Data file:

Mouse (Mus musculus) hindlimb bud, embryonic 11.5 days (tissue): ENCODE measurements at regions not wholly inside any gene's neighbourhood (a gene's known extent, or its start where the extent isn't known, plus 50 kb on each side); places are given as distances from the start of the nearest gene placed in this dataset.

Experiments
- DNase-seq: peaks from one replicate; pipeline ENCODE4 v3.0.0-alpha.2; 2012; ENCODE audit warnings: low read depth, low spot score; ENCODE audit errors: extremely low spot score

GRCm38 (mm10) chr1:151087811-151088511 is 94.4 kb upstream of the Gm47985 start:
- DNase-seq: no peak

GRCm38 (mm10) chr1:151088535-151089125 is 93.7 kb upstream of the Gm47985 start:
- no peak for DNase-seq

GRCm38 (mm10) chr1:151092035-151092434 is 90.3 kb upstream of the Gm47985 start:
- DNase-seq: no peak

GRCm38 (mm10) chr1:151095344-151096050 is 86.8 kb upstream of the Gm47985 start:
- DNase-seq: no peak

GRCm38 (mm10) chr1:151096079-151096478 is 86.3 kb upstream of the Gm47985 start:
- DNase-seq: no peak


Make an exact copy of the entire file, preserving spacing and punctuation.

Mouse (Mus musculus) hindlimb bud, embryonic 11.5 days (tissue): ENCODE measurements at regions not wholly inside any gene's neighbourhood (a gene's known extent, or its start where the extent isn't known, plus 50 kb on each side); places are given as distances from the start of the nearest gene placed in this dataset.

Experiments
- DNase-seq: peaks from one replicate; pipeline ENCODE4 v3.0.0-alpha.2; 2012; ENCODE audit warnings: low read depth, low spot score; ENCODE audit errors: extremely low spot score

GRCm38 (mm10) chr1:151087811-151088511 is 94.4 kb upstream of the Gm47985 start:
- DNase-seq: no peak

GRCm38 (mm10) chr1:151088535-151089125 is 93.7 kb upstream of the Gm47985 start:
- no peak for DNase-seq

GRCm38 (mm10) chr1:151092035-151092434 is 90.3 kb upstream of the Gm47985 start:
- DNase-seq: no peak

GRCm38 (mm10) chr1:151095344-151096050 is 86.8 kb upstream of the Gm47985 start:
- DNase-seq: no peak

GRCm38 (mm10) chr1:151096079-151096478 is 86.3 kb upstream of the Gm47985 start:
- DNase-seq: no peak